A team of experts tasked with reassessing the extinction risk of reef-building corals has made the process more inclusive and diverse, by increasing participation of local researchers.
The IUCN Red List of Threatened Speciesis the world’s most comprehensive information source on the global extinction risk of animals, fungi and plants. Developed over 50 years ago by the IUCN, it influences policy development and priority setting at a global, regional, and national level.
In 2008, the first-ever worldwide assessment of reef-building corals was carried out, revealing one third were threatened. However, a lack of information meant many species were assessed as ‘Data Deficient’.
A decade later, the IUCN SSC Coral Specialist Group, chaired by Dr David Obura, began a global reassessment to update the Red List of Threatened Corals. The bulk of the project was due to take place in 2019 and 2020, but plans were interrupted as a result of the Covid-19 pandemic. Assessments which had previously been carried out in-person could now only be conducted online, which gave the team an opportunity to widen the geographical scope of the work.
This new system gives local researchers an opportunity to directly impact the survival of species
“By doing the assessments virtually, it significantly improved the quality of the assessment”, said Dr Francoise Cabada-Blanco, from the School of Biological Sciences at the University of Portsmouth and the EDGE of Existence programme at the Zoological Society of London.
“We went from having 10 assessors from 5 countries for Caribbean coral species in 2008, to 26 from 12 different countries in the reassessment. So far, they have evaluated 72 species of corals in the Atlantic – including the Caribbean and Brazil – with over 50 other experts signed up to assess more than 600 in the Indo-Pacific.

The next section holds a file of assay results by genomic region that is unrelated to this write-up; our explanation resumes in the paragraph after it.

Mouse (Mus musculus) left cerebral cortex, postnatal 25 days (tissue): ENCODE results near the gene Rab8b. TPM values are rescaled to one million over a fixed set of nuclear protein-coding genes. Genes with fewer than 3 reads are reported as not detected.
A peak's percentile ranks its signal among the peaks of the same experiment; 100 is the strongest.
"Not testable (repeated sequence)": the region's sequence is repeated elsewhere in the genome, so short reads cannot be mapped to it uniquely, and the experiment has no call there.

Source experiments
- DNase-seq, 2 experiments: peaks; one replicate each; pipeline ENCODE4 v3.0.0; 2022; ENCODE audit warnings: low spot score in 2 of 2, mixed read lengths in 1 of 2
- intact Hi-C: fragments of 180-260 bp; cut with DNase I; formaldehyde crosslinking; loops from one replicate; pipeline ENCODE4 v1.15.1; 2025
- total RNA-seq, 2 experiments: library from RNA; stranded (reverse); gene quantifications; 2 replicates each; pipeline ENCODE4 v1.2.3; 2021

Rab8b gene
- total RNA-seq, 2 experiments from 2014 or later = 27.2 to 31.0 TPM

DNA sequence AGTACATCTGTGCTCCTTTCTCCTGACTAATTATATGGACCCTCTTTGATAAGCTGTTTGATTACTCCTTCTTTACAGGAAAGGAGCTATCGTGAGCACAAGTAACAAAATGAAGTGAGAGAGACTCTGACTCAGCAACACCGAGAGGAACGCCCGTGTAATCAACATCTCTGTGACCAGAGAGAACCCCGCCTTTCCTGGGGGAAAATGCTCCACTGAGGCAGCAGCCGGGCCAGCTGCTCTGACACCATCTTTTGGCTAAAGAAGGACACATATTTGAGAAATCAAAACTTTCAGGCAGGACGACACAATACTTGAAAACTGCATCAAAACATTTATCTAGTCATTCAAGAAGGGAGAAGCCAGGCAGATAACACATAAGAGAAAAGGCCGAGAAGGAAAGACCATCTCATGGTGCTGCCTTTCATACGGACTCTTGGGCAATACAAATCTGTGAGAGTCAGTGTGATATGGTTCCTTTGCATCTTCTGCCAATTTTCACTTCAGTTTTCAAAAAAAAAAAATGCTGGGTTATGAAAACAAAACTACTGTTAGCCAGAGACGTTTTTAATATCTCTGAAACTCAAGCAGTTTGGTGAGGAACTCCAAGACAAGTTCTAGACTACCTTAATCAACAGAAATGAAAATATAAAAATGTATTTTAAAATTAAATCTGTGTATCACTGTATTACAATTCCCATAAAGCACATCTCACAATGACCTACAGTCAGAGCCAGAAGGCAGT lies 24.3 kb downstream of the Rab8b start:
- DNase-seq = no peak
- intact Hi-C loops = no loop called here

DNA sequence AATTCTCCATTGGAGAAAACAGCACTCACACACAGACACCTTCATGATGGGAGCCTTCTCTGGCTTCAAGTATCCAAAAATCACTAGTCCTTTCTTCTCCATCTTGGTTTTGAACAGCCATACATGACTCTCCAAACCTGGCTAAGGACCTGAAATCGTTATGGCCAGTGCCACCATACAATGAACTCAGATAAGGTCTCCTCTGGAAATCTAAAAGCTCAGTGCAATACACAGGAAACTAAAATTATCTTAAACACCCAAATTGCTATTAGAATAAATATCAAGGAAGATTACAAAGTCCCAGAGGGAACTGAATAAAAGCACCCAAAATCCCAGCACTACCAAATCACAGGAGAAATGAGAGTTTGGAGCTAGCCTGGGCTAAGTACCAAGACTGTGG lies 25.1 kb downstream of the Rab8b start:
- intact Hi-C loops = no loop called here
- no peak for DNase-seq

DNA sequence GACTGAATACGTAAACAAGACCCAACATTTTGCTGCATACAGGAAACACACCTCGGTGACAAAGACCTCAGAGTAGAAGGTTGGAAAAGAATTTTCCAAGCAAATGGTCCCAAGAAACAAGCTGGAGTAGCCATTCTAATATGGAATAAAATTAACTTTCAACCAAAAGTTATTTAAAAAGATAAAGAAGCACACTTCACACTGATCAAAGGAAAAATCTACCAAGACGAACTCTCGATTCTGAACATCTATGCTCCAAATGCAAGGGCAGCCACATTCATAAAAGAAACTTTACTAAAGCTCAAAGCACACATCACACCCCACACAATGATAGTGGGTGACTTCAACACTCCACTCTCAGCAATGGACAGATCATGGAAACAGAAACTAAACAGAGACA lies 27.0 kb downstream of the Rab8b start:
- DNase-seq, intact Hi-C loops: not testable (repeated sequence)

The research team used a crowd-source approach through online collaboration to make it a more sustainable process. Contributing countries for the Atlantic and Caribbean assessment included the Netherlands, Australia, Mexico, Venezuela, UK, Dominican Republic, Kenya, Brazil, Costa Rica, and France.
Other benefits to the online system included an increase in non-published peer-reviewed literature, research articles from national and regional journals, and published literature not written in English.
Dr Cabada-Blanco added: “Geographic gaps in information reflect an underrepresentation of mid to low-income countries. This new system gives local researchers an opportunity to directly impact the survival of species.”
This week (Tuesday 5 July), Dr Cabada-Blanco on behalf of the team presented the results of the pilot scheme at the 15th International Coral Reef Symposium in Bremen, Germany. There was also be a Red List of Corals Review Workshop at the end of the symposium.
Virtual platforms for assessments, planning and action open the doors to many experts that may face financial and travel barriers that effectively exclude them
Dr Jon Paul Rodríguez, Chair of the IUCN Species Survival Commission, said: “A major priority for SSC is to increase the diversity of the leadership and membership of the Commission in terms of geography, age, gender, discipline and institutional setting.
“Virtual platforms for assessments, planning and action open the doors to many experts that may face financial and travel barriers that effectively exclude them. I look forward to further exploration of similar approaches throughout the SSC network.”
The preliminary results of the Red List assessments are due to be published later in the year.